To even out pay gaps across gender, race and ethnicity, online store ‘suggests’ higher prices for white men

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Compliance software solutions provider Trusaic opened the Pay Gap store, an online store that “suggests” prices to customers based on their gender and ethnicity. The store sells a range of t-shirts, mugs and tote bags with the message “Where’s my X%?” — where the value of “X” depends on each customer’s gender, race/ethnicity, and associated pay gap.

Buyers whose gender and race/ethnicity enjoy higher wages will be asked to pay more than those who, on average, earn less. For example, Asian men are asked to pay the highest prices because they earn the most and experience no wage gap on average. All other groups are offered a lower price based on their personal discount:

  • A cup may suggest a base price of $24.99 for an Asian man;
  • This same cup would suggest a price of $20.99 for a white man (reflecting a 16% pay gap); and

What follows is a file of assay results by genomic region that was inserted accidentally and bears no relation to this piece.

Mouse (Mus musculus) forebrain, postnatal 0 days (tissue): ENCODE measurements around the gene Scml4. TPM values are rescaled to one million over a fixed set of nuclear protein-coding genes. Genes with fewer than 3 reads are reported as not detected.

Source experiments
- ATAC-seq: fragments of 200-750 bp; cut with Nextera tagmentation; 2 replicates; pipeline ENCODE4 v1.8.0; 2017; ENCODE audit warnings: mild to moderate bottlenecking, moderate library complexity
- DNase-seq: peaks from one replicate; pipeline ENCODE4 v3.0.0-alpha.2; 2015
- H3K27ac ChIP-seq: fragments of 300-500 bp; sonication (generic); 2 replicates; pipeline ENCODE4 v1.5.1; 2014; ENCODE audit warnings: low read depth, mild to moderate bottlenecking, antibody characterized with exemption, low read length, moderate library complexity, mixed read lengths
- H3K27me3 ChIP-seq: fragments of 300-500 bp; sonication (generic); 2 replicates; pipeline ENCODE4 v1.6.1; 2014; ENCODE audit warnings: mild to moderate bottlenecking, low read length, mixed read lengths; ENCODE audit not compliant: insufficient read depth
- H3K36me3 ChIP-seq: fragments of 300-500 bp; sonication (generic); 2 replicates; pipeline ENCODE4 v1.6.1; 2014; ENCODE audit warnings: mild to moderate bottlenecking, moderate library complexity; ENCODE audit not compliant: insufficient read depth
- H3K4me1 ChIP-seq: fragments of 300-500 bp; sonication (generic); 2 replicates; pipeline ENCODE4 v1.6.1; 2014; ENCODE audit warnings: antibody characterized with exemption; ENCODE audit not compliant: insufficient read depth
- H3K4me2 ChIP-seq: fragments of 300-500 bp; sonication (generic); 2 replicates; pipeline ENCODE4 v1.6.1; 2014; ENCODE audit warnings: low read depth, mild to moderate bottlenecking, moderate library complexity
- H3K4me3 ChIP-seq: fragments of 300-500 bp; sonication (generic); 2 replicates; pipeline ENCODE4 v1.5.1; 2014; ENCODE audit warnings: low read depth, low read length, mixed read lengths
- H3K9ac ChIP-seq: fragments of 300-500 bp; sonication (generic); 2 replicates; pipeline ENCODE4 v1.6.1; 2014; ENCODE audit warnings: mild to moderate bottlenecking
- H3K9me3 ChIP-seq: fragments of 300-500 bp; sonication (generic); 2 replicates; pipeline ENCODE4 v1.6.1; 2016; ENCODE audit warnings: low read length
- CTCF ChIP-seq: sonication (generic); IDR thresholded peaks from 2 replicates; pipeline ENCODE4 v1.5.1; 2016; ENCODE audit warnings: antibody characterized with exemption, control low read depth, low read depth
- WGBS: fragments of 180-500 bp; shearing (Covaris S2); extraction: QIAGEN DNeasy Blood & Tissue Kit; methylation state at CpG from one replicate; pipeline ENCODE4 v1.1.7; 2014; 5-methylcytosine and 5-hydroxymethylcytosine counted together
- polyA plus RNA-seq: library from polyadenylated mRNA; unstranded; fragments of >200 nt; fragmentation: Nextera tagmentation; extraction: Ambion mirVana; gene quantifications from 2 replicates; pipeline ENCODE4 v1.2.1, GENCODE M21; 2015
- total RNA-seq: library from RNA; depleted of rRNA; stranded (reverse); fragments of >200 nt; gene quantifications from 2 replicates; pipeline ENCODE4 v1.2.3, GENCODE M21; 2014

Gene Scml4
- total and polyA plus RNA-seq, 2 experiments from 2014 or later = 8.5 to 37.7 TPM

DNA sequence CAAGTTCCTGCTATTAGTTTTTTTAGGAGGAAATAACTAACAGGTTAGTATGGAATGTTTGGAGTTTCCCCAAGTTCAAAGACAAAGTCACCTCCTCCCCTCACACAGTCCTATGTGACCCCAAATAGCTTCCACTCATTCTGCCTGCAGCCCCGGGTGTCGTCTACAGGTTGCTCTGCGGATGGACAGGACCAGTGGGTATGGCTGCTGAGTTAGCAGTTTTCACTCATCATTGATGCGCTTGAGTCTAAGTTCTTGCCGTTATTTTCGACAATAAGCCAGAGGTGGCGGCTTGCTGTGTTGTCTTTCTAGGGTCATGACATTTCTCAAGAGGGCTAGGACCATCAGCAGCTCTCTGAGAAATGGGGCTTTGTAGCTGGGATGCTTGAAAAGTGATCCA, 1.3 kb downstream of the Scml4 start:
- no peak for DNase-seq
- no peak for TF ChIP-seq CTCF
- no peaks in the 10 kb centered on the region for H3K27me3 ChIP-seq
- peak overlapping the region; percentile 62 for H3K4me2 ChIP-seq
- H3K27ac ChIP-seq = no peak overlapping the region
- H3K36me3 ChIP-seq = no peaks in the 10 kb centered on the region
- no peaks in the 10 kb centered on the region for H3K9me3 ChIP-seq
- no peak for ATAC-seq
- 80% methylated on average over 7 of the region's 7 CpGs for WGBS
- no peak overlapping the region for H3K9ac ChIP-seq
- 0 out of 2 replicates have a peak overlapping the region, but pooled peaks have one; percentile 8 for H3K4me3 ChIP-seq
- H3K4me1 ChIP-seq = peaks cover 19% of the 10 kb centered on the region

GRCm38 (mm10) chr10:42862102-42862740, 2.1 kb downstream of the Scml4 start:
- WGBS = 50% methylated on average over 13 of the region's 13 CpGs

• The mug would suggest a price of $12.24 for a Hispanic woman (reflecting a 51% pay gap).

The store does not require customers to pay different prices. Suggested prices are based on each buyer’s profile, but everyone can choose to pay the lower price if they prefer (in the example above, anyone can buy the mug for $12.24). All proceeds from the store will be donated to an appropriate charity.

The various awards are based on US Census data collected as part of the 2019 American Community Survey. Trusaic used this data to calculate the difference between the average salary earned by the selected class and the highest paid class, then divide that by the salaries of the highest-paid group to determine the pay gap.

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